Stocks stumbled Tuesday after data revealed inflation isn’t slowing down as quickly as economists expected—ushering in volatility that many experts predict will only continue in the coming months, as uncertainty over rising prices and Federal Reserve policy continues to fuel investor fears of a potential recession.
Consumer prices rose 0.5% from December to January, according to Labor Department data released Tuesday, gaining at a faster pace than economists forecasted and throwing a wrench into Wall Street’s hopes that the Federal Reserve would further ease its interest rate hike plans in its campaign to slow inflation.
The Dow Jones Industrial Average subsequently fell as much as 420 points, or 1.1%, before paring losses to fall just 130 points by 1:30 p.m. ET while the S&P 500 fell 0.1% and the tech-heavy Nasdaq dropped rose 0.1%.
Oanda analyst Edward Moya dubbed the moves another “inflation rollercoaster” in a Tuesday note to clients, explaining “disinflation trends” allowing the Fed to slow its roll are “in danger.”
Stocks have indeed endured numerous turbulent rides upon the CPI’s monthly reading: The Dow has moved an average of 1.85% on the last 10 CPI release dates, more than double the 0.87% average movement during the 180 non-CPI trading days during the timeframe, according to a Forbes analysis of market data.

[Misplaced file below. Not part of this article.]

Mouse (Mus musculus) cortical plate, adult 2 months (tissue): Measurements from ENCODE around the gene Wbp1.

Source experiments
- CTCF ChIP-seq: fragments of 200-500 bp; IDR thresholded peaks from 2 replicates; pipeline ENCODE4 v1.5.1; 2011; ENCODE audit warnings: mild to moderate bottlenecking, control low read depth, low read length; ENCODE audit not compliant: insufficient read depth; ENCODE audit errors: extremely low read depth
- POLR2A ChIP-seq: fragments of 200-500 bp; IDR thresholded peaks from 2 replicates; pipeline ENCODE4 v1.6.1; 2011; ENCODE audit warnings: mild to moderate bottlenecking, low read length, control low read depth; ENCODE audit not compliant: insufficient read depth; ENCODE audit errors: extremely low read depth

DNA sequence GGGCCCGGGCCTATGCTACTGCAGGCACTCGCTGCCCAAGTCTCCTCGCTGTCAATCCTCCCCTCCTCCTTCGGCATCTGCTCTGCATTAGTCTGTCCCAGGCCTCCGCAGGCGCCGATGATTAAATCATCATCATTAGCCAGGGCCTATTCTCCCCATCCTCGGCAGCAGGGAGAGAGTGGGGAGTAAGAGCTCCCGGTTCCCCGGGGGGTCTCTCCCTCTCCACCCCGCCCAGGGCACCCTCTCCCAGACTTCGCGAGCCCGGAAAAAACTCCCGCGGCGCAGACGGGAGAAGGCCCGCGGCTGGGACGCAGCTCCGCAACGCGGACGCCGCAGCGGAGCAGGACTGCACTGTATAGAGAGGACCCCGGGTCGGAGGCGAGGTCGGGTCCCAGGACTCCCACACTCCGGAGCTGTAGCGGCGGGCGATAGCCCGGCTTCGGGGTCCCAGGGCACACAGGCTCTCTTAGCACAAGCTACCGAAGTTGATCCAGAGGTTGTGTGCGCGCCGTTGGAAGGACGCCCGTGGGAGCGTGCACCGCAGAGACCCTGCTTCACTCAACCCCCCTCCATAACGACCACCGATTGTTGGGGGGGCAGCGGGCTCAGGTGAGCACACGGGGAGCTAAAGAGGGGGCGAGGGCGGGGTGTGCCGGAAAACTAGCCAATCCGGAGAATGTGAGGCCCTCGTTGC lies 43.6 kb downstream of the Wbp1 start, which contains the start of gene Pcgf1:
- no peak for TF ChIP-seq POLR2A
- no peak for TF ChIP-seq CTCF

In fact, CPI release days accounted for four of the Dow’s eight largest daily swings over the last 10 months, including the Dow’s 3.9% decline on September 13, the biggest loss of 2022.
Stocks have been unusually volatile in recent years due to a variety of geopolitical factors, including the government’s response to the Covid-19 pandemic and the ongoing war in Ukraine. Covid-related supply chain disruptions and a global rise in commodity prices—fueled by Russia’s invasion of Ukraine—each contributed greatly to surging inflation. Since March 2022, the Fed has hiked its target interest rate from 0% to 0.25% to 4.5% to 4.75%, hitting the highest level since 2007. All three major stock indexes subsequently endured their worst annual performance since 2008 last year as higher borrowing costs cut into corporate profits.
“Swings reflect the fact that the inflection points we anticipate in inflation, monetary policy, and growth have not yet been reached,” UBS’ Mark Haefele wrote in a Tuesday note to clients. “Investors should expect continued volatility for now due to uncertainty” in inflation and employment data, the two primary components in the Fed’s assessment of the economy, Haefele added.
Less than a quarter of the roughly 300 investment fund managers surveyed by Bank of America last week said they expect a recession over the next 12 months, down from 77% in November and hitting an eight-month low.
Inflation Fell To 6.4% In January—But Is Still Worse Than Economists Expected As Rent, Food And Gas Prices Keep Rising (Forbes)
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